But this is not the only characteristic of an aspiration to excellence. A culture of reflection also plays a role. In the United Kingdom, this culture of reflection often plays out in formal legislative oversight (UK Prime Minister, 2010), where the military publicly evaluates its own performance, but this culture of reflection also percolates from national, strategic spheres down to tactical ones. For example, the US Army has a Center for Army Lessons Learned that collects and disseminates lessons that soldiers learn from the battlefield, but junior officers also use resources like War on the Rocks and Small Wars Journal to share lessons from combat. A reflective military looks at itself and its performance, and often undertakes rigorous training regimes to consistently improve its competence, including exercises that practice integration between tactical and strategic decision makers, and exercises that operate on a twenty-four hour basis, instead of just eight hours per day (GlobalSecurity.org, 2015; Losey, 2015; NTC, 2015). Having a culture of reflection does not mean that military operations will always result in unmitigated success, but it does mean that a military can learn from its mistakes and train itself to avoid them in the future (Nagl, 2005).
In addition to having stable civil-military relations and a culture of reflection, militaries with an aspiration to excellence also cultivate a capacity for critical analysis. In fact, the most effective militaries seem to integrate critical analysis into school curricula and planning processes. Beginning prior to WWII, for example, the UK military developed its ‘estimate of the situation’ at all levels of military planning; British officers are now well-versed in the ‘seven questions’ they are to ask while planning military operations (UK MOD 2010: 6-15–6-17). The US Army has its ‘design methodology’ and the ‘military decision making process’, which fulfill similar functions (US Army, 2012). Furthermore, it is not uncommon for the hardest-hitting questions in classroom discussions and after lectures to come from officers who have spent time in combat. During the years I taught for the US Army, armor officers would consistently rail against the inability of crews to meet the tank gunnery standards necessary to be effective in combined arms maneuver warfare. This is not about disgruntled officers seeking out opportunities to step on a soapbox, but about them having an opportunity to examine elements of warfare that the military was not then participating in. Military organizations do not double as graduate school seminars, but manifesting a capacity for critical thinking seems to go hand-in-hand with the aspiration to military excellence.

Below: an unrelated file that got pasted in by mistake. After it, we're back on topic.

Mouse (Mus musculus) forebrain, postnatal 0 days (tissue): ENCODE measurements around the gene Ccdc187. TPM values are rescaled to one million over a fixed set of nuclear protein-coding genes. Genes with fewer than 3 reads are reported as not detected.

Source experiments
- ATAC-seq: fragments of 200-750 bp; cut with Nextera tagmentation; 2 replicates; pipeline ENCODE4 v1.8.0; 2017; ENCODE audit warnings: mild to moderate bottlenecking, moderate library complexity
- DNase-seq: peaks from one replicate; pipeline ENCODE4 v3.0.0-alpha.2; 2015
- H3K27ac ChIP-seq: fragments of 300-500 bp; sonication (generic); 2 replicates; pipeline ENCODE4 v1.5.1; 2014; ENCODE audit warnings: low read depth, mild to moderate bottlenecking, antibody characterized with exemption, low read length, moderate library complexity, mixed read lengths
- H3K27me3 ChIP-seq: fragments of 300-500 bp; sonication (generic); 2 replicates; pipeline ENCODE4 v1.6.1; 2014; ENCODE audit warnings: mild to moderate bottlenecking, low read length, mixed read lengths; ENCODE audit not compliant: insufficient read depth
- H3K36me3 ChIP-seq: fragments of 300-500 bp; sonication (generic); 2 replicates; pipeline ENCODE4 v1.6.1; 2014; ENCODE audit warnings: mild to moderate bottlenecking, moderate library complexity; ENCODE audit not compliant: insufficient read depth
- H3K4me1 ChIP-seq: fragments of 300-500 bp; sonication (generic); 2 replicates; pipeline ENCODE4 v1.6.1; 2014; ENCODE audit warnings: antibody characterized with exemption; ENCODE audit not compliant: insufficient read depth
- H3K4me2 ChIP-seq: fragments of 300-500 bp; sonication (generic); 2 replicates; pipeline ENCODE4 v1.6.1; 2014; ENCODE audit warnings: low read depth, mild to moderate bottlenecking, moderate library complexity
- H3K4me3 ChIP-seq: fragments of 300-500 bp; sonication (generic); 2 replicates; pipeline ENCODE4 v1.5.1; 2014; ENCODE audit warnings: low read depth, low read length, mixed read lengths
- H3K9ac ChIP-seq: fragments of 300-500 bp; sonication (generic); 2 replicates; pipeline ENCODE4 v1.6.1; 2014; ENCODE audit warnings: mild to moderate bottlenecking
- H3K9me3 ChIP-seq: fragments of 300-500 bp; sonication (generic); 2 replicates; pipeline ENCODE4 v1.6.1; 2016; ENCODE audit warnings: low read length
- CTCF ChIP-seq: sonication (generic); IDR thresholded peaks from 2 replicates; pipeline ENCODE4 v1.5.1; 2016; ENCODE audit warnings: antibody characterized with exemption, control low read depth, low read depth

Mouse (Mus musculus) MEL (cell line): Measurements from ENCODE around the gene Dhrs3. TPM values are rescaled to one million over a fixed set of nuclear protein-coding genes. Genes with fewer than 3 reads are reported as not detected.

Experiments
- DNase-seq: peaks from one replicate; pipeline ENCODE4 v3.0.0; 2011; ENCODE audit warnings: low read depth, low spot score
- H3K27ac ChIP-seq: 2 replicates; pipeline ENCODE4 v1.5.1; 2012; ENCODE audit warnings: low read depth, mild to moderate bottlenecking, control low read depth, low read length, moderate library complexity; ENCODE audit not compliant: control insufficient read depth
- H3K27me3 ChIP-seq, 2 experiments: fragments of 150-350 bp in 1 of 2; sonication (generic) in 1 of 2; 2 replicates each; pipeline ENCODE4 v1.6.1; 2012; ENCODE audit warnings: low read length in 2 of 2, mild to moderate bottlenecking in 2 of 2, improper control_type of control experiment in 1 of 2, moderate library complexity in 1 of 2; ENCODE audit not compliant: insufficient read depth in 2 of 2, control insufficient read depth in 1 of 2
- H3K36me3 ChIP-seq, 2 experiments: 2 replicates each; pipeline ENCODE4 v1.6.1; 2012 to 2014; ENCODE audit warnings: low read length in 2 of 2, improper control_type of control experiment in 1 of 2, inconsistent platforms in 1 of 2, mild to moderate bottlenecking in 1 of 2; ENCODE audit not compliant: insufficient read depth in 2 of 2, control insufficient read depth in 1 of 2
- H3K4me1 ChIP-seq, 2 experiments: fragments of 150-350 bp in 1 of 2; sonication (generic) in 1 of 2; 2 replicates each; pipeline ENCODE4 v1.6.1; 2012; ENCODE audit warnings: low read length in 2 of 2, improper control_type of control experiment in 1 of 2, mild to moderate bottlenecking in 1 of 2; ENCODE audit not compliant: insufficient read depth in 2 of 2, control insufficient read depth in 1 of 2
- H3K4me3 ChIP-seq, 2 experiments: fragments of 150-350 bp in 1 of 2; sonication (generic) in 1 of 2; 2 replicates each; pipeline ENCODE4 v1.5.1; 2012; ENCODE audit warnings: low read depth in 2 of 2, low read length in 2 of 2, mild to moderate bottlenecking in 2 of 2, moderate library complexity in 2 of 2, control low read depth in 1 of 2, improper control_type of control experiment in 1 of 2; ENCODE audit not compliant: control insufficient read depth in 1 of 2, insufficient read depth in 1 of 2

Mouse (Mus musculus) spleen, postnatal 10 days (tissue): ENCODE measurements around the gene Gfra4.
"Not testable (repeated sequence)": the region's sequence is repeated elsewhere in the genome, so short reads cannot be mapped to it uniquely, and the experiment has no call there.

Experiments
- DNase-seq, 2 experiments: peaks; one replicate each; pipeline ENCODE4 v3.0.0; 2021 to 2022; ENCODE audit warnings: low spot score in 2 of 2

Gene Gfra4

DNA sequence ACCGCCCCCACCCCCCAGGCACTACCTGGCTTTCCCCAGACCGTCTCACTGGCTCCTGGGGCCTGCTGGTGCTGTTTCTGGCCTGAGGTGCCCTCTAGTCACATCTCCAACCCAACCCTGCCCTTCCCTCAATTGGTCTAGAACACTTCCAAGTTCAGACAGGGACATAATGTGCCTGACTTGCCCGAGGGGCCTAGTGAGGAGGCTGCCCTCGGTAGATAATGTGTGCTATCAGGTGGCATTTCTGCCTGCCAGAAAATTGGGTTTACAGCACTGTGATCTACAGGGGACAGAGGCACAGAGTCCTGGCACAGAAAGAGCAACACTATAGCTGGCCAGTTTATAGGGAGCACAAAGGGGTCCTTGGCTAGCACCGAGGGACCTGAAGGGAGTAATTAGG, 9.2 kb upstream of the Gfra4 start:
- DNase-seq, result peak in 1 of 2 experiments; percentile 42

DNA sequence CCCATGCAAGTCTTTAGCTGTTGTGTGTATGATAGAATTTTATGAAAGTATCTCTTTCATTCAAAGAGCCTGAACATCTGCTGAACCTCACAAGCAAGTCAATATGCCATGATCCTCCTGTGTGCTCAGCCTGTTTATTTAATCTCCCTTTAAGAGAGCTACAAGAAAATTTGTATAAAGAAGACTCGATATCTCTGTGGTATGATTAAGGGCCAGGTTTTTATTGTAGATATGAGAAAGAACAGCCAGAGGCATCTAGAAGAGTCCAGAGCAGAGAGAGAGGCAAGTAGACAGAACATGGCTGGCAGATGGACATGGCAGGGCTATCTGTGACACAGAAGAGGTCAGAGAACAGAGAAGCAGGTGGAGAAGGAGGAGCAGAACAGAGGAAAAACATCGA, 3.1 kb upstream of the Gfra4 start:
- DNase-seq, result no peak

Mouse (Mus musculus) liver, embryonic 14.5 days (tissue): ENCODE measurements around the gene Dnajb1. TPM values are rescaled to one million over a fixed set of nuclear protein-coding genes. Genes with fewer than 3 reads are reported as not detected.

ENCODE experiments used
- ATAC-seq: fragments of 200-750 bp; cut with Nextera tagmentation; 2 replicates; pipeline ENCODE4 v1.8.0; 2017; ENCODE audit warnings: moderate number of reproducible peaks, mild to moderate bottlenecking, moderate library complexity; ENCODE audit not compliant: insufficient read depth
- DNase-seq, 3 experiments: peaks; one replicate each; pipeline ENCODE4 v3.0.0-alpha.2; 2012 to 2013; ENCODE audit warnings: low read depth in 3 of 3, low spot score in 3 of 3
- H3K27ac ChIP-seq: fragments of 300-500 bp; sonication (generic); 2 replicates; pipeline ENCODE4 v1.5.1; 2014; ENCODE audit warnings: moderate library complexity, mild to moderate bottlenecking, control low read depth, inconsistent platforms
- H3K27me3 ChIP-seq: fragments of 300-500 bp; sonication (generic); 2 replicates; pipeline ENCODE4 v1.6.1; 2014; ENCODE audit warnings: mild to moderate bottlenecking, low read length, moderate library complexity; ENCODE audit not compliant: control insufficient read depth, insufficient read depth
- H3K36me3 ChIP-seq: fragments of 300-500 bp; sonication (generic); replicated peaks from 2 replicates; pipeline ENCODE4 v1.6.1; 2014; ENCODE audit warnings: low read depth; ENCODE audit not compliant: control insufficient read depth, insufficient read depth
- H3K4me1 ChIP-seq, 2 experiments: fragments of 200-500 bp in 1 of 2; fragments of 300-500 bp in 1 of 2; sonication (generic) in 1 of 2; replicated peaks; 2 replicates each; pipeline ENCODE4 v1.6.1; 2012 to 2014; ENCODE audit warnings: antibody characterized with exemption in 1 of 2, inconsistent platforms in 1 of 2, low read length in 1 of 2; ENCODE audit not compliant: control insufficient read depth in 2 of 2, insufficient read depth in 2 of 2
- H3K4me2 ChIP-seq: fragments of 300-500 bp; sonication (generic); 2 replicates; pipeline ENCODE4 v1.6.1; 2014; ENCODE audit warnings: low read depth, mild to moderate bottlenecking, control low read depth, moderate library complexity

So, an aspiration to excellence—stable civil-military relations, a culture of reflection, and a capacity for critical analysis—is the conceptual link between military education and military effectiveness. In fact, this aspiration to excellence may be the key for states to implement Biddle’s (2004) modern system of military tactics. Biddle does not specify the conditions and causes of adopting the modern system of tactics, but I contend that developing this aspiration to excellence is a crucial step in this pathway. We might even call the aspiration to excellence the ‘modern system of military thinking’, constituting as it does the intellectual architecture behind adopting Biddle’s modern system of tactics. Again, while doing so is no guarantee, militaries that adopt this modern system of military thinking are more likely to experience military success.
History presents important challenges to this notion that the modern system of military thinking is the link between military education and battlefield success. For example, the German military was regarded as one of the most proficient operationally in the seventy years after the Franco-Prussian War, but German strategic blunders undermined victory in two world wars. The US military has arguably been the most effective force in the post-9/11 world (Anonymous, 2014), but this did not translate into strategic success in Iraq and Afghanistan. What is the point of being militarily effective if it does not result in political victory? The answer, of course, is that military success should be defined as political victory, while remembering that war is the province of passion and chance, as well as reason. Military education is a sensible risk mitigation strategy, but it is incumbent on advocates of military education to demonstrate the links to victory.